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Old 06-06-2013, 11:24 AM   #16
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how to support wall to replace bottom plate


thanks miamicuse. I am fixing the trusses right now and will get to the bottom plate next.

I described my solution to the truss in this thread Jim's Master Bathroom Remodeling (april 2013)

I wish I knew about Abatron an RotDoctor a day earlier. Last night I just filled the top part of the truss w/ Elmer wood filler. It is not intended for structural repair but for providing a flat surface for whaterver rest on top of it. I am supporting the truss from the bottom and gusset plywood as you described.

I haven't thought about clamping the 2 studs and that's sounds interesting. I would need to cut the ceiling drywall a bit though. i don't have access from the attic as it's to small to get to the edge of the roof.
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Old 06-06-2013, 05:23 PM   #17
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With things as bad as you're describing, and as bad looking as they are in the pictures, I would NOT do ANY work without having an engineer inspect it and come up with a plan.

This is your house you're talking about here, not usually a trivial investment. If you get this wrong you've not only wasted the time and money on the materials, you've potentially put the house at more risk.
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Old 06-06-2013, 05:47 PM   #18
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I didn't think this is a big deal. Most contractors told me they can fix it w/o an engineer involved. We are talking about 10 sft of damage. This is only supporting the subfloor. I think the worst case is a sagging floor. The roof should be properly supported once we have good wood in there again.

I agree that if I let the water leak continue that would compromise the house, but fixing the frame doesn't look like rocket science. There are only few options available to re-enforce the frame. I cannot imagine an engineer telling us about a totally different method that we haven't thought of.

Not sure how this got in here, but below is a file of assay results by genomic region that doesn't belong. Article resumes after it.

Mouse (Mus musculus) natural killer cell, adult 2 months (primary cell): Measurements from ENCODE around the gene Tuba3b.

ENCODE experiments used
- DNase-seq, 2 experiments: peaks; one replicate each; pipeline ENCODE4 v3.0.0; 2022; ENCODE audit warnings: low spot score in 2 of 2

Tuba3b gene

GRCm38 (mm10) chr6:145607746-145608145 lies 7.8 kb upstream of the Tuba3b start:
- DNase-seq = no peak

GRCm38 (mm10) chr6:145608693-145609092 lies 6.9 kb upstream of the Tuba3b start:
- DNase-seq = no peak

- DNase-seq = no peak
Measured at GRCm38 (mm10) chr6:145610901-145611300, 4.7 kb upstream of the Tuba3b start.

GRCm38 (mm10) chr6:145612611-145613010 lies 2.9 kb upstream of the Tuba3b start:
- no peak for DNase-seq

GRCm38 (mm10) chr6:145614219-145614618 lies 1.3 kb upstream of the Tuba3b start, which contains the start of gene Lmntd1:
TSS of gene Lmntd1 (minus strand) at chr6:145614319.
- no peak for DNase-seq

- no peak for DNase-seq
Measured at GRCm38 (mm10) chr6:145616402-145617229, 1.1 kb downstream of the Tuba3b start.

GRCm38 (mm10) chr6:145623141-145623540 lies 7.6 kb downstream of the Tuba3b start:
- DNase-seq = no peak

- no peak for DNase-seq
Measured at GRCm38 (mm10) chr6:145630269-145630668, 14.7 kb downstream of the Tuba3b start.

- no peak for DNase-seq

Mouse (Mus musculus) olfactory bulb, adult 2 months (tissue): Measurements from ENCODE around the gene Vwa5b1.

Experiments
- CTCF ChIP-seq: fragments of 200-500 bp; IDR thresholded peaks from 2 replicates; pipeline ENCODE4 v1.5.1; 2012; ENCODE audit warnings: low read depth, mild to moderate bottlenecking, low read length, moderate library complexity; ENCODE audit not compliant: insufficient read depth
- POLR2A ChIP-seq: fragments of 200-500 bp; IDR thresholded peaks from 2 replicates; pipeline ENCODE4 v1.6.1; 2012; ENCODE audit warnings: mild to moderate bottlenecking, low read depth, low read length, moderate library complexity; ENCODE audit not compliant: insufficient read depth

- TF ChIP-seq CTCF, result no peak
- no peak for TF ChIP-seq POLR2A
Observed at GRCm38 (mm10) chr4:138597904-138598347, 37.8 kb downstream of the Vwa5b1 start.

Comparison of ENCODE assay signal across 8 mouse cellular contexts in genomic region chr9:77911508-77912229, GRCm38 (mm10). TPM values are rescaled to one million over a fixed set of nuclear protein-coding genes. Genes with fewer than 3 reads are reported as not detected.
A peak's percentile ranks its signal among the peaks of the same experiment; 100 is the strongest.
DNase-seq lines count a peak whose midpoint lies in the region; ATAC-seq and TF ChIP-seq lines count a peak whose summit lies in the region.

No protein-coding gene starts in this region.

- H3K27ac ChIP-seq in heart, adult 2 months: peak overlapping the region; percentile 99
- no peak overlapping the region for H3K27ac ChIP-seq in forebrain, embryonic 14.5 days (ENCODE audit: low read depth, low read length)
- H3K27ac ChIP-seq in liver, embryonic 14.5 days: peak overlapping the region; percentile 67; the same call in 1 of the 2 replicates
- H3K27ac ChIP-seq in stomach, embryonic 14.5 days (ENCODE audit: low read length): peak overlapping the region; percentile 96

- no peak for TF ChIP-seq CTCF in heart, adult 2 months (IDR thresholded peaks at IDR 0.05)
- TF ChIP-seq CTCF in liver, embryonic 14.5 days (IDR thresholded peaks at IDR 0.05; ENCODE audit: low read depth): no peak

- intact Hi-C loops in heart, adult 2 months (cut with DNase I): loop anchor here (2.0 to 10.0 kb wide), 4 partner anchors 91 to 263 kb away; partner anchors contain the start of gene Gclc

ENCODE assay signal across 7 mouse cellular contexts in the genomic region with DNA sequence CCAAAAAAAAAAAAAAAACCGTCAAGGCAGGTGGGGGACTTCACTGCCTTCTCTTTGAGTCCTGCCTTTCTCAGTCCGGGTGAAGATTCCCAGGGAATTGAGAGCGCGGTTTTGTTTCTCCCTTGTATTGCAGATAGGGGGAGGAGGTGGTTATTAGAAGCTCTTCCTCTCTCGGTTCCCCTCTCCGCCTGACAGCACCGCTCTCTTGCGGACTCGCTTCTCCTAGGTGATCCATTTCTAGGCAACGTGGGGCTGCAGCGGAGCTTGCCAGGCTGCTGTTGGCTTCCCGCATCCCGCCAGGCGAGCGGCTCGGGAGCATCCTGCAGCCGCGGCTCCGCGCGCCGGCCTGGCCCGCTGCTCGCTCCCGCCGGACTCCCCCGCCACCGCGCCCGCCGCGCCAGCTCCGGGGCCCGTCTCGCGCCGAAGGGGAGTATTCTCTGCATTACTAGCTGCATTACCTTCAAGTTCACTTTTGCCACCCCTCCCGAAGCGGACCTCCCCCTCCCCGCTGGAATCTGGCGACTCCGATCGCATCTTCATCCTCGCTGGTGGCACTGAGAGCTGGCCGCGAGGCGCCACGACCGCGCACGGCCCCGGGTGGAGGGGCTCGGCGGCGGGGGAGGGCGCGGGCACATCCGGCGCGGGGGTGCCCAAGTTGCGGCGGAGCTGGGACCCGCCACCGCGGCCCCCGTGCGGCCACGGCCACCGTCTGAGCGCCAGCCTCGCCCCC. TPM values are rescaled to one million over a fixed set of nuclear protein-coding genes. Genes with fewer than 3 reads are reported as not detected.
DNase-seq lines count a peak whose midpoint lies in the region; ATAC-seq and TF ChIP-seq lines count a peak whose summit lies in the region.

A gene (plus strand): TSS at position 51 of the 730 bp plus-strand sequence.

I just need some hands on tips from the great people on this forum so I dont do unnecessary work

Thanks
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Old 06-06-2013, 06:01 PM   #19
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Yeah, well "contractors" say all sorts of things about their own competence while running down getting anyone else's opinion. So I'd take that with more than a grain or two of salt, so to speak.
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Old 06-06-2013, 06:20 PM   #20
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how to support wall to replace bottom plate


Jemhunter has another thread going about the bad trusses---

I gave him some safe ways to fix the trusses----he has that underway.

As to replacing the rotted studs and bottom plate----
Does the ceiling show any signs of sagging due to the damage?

If not---it is acceptable to replace the plate in shorter sections.

Cut out about 32" worth---replace that much---sister in a new stud along side the old--adding blocking on top of the new plate (in between the new studs) will help stabilize the new work---
Then move to the next bad section.

If the ceiling has sagged---let us know---one if us will tell you how to build a 'jack wall' to lift up the ceiling---Mike----
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Old 06-06-2013, 07:07 PM   #21
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Hi Bill,

While some contractors are more knowledgeable than others, I believe, like most of us, they are professionals who are eager to do a good job for their customers. I always evaluate their proposal to see how it makes sense but I have to trust their intentions are honest. If I doubt of their intentions why should I trust a structural engineer?